Unless listless inmates around the world have been ganging together and forming bands, 'Convict-Core' could only really come from Australia and it would be safe to assume that it would sound like something of a mish-mash of the influences upon Australia's history. With these assumptions in hand The Currency's mix of high octane Celtic folk blended with Anglo Punk will come as no surprise. The Currency's live shows are legendary, it takes very little time for crowds to be pulled into the melodic maelstrom, grabbing friends and strangers and pulling them into a frenzied mosh pit of flailing limbs and hair, booze flowing freely in all directions. Whilst this debut album lacks the pure energy of the band's awesome live shows, the inter-twinning battling flutes, fiddles, mandolins and a plethora of other instruments will cause embarrassing toe-tapping, head jiggling and humming on public transport or at your workplace. The energy of the music aside, the stories contained within the songs are enticing and compelling, whilst there may not always be a conventional narrative, you pay attention to and follow the lyrics. By sticking to edgier themes of Australian life such as drought, workers rights, colonialism, the struggles of a young nation and tales of woe and regret The Currency manage to inject just enough 'Australiana' into their lyrics without sounding cringworthy or potentially alienating a global audience, maintaining an edgy, dangerous, dark and brooding brand of folk music to drown your sorrows to with beer, whisky and dancing until the early hours of the morning. Don't buy one copy, buy several and send one to anyone you know overseas and hopefully we'll inform the rest of the world that we're not just a nation of bleached-blonde surfers.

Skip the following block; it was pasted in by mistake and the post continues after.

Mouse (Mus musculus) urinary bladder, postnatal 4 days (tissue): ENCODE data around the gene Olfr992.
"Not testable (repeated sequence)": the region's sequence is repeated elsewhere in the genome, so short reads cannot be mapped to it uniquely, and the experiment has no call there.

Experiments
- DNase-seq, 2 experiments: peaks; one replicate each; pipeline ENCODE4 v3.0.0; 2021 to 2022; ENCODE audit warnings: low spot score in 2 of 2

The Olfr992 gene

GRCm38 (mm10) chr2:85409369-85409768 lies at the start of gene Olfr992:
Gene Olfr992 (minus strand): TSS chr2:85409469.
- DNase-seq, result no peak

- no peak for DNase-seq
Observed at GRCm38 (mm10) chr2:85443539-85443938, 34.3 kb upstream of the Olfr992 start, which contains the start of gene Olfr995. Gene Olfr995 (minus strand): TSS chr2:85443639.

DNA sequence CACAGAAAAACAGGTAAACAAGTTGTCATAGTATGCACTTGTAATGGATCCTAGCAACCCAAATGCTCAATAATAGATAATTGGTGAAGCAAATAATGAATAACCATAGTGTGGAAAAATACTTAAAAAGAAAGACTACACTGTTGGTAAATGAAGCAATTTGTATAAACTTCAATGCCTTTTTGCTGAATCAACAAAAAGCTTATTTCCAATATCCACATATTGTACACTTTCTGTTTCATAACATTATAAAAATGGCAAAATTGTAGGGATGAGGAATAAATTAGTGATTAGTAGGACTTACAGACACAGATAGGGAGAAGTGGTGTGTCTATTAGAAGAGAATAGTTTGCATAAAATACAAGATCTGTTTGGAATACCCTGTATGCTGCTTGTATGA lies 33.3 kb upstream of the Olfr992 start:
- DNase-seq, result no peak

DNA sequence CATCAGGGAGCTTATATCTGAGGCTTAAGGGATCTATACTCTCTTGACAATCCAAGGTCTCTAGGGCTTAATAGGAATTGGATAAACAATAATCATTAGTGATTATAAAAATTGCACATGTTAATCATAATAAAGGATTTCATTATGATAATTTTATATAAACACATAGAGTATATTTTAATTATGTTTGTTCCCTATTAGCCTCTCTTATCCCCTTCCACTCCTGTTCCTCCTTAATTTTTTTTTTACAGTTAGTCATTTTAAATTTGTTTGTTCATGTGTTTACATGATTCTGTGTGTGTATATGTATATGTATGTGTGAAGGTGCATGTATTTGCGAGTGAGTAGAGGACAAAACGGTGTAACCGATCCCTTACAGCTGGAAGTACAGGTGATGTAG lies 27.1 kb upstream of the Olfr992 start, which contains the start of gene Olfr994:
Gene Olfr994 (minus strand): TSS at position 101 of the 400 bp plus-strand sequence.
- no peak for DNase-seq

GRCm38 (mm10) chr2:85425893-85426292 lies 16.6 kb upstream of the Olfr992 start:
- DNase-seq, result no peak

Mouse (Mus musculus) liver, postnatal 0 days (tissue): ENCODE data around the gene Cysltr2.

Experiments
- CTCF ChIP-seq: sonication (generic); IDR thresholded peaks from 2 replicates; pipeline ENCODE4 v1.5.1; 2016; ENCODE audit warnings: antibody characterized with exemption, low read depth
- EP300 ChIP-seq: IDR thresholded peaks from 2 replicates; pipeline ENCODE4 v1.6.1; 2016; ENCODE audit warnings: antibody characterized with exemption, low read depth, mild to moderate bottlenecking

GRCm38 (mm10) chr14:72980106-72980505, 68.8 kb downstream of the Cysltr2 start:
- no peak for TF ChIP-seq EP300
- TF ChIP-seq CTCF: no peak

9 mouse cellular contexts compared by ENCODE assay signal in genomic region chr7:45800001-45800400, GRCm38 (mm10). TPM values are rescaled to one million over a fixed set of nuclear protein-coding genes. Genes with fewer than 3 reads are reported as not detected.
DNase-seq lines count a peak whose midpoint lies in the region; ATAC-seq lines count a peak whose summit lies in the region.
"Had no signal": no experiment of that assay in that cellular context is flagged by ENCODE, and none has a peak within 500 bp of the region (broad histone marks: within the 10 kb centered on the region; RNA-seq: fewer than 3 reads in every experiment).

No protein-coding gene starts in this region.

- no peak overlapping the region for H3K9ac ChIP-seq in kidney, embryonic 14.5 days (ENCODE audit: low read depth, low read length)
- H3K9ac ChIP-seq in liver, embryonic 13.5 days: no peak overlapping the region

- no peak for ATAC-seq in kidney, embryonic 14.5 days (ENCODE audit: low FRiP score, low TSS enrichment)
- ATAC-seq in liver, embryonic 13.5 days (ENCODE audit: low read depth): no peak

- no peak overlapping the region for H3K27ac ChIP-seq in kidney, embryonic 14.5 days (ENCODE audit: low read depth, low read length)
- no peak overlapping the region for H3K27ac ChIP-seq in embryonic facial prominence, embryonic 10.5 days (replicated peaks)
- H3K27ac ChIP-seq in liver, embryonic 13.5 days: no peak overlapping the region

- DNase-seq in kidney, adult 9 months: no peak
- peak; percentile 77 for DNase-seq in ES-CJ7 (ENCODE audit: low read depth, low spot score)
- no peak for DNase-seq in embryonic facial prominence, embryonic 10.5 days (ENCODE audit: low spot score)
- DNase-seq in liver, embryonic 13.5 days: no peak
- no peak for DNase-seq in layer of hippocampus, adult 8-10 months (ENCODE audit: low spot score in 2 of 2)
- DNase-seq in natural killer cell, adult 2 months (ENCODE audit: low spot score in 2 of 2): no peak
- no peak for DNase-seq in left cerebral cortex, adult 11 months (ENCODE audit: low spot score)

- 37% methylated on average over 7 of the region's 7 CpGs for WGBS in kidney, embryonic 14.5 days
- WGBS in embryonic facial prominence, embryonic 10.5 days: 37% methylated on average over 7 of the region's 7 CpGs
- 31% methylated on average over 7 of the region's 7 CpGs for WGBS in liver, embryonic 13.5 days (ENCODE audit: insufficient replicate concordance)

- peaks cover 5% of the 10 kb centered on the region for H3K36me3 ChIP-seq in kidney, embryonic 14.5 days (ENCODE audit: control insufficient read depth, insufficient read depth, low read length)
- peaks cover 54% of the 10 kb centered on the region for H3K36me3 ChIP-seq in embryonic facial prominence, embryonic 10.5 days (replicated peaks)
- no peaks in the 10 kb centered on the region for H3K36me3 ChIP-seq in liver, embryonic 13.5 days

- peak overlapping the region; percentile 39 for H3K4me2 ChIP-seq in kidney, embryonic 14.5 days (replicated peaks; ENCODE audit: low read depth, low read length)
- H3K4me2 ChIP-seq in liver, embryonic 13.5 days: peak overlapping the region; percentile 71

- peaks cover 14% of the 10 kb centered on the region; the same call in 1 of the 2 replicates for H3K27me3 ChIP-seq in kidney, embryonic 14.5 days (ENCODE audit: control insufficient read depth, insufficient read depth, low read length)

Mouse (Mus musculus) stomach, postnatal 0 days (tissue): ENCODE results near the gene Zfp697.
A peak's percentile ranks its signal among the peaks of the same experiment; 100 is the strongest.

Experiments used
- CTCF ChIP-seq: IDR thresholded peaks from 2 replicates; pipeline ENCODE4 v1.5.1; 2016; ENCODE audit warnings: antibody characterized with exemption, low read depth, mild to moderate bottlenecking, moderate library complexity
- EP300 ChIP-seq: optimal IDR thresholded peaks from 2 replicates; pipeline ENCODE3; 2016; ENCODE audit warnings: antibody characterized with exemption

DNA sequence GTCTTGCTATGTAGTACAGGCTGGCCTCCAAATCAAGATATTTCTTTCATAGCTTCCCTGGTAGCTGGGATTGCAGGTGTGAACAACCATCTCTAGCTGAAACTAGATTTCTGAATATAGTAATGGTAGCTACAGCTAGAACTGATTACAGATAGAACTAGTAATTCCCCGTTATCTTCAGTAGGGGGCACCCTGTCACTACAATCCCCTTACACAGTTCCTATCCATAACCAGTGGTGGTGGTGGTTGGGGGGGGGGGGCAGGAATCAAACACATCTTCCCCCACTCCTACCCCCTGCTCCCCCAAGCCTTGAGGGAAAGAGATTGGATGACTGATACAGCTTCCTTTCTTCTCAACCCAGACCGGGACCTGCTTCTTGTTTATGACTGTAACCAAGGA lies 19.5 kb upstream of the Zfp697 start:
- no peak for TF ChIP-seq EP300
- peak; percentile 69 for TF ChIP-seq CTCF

Published in Inpress